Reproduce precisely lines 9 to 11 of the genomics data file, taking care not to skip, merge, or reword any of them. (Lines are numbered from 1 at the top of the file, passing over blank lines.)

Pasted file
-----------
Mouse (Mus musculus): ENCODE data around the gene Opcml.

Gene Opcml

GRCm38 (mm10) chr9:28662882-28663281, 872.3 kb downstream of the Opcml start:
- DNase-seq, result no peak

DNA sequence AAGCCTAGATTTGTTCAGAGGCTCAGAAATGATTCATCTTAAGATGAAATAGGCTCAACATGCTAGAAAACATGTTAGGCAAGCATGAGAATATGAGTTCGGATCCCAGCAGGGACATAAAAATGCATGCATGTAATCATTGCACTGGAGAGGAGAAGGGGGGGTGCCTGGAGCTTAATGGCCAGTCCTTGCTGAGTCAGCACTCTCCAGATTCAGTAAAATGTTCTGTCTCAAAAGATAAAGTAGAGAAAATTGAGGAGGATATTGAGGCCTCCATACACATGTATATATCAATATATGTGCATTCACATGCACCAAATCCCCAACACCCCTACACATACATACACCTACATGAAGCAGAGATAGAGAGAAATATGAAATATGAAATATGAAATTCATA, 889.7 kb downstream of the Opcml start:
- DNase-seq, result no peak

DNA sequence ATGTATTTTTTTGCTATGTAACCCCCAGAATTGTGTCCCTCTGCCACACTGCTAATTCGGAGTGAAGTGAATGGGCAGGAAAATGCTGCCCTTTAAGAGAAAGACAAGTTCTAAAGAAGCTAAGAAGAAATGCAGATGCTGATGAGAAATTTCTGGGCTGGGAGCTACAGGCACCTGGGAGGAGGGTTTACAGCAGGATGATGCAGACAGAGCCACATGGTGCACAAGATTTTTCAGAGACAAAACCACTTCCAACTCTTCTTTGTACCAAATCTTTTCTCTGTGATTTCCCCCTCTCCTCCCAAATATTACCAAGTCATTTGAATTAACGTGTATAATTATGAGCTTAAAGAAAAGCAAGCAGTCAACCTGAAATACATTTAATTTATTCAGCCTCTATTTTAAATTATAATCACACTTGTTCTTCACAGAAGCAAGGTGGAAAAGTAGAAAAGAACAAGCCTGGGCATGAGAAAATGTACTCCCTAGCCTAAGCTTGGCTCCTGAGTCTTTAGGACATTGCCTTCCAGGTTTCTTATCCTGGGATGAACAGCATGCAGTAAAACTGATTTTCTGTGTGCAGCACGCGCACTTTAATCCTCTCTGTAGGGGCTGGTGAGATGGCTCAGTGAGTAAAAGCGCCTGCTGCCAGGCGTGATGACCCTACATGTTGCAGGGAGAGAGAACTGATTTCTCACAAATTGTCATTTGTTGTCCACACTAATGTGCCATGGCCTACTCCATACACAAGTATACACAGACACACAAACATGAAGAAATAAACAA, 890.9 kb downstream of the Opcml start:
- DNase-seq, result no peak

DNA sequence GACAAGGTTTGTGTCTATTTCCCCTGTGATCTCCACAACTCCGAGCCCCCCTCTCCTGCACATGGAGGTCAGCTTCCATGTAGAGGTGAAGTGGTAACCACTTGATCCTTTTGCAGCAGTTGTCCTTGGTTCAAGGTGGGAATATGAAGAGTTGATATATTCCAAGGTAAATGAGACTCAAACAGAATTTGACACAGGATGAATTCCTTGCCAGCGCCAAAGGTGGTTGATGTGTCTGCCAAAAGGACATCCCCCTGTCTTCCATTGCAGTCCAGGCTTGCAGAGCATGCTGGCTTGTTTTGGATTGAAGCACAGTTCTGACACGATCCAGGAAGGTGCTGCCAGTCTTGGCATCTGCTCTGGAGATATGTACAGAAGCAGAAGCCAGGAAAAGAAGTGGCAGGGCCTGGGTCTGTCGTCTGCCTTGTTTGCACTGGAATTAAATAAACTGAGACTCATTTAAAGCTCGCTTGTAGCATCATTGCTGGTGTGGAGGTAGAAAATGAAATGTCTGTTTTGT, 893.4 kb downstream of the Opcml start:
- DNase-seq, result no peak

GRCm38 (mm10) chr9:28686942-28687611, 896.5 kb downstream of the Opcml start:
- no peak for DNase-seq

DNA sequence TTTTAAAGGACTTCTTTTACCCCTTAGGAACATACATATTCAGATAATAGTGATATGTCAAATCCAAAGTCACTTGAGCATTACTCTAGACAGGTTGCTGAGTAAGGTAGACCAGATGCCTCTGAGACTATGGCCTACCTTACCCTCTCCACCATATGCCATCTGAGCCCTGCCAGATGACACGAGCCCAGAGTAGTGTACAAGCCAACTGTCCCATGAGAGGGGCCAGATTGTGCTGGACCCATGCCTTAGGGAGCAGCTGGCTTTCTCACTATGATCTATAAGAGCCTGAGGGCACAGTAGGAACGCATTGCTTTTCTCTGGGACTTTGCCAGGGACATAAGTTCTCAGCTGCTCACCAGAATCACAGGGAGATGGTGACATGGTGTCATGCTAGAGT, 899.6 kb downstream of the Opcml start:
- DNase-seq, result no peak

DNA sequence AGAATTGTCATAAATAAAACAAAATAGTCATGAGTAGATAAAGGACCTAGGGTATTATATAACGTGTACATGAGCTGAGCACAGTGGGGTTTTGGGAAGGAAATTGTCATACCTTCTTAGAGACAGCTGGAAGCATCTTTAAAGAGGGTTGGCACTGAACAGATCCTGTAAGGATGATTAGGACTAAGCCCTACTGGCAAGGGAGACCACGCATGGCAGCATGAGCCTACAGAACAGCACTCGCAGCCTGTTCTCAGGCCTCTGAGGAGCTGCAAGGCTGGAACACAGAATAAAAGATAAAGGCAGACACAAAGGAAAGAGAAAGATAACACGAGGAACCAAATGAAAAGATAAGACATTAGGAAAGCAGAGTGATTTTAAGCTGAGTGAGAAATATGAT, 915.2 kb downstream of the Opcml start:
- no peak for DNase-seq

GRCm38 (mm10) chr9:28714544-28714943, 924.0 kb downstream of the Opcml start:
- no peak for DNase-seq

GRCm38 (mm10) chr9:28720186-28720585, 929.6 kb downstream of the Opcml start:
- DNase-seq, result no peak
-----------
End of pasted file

DNA sequence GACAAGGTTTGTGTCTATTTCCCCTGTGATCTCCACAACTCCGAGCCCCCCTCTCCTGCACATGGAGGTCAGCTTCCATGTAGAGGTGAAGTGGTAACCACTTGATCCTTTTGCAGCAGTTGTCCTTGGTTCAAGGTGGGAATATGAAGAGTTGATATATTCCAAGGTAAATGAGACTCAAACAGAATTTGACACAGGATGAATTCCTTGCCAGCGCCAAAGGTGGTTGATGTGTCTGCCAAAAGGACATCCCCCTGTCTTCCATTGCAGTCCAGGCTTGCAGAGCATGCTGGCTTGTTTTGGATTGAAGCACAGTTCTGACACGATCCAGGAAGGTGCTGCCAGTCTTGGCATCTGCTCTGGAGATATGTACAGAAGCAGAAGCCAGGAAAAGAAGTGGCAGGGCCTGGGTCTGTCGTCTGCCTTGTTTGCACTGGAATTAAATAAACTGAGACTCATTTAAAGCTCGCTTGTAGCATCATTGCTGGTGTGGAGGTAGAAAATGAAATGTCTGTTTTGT, 893.4 kb downstream of the Opcml start:
- DNase-seq, result no peak

GRCm38 (mm10) chr9:28686942-28687611, 896.5 kb downstream of the Opcml start: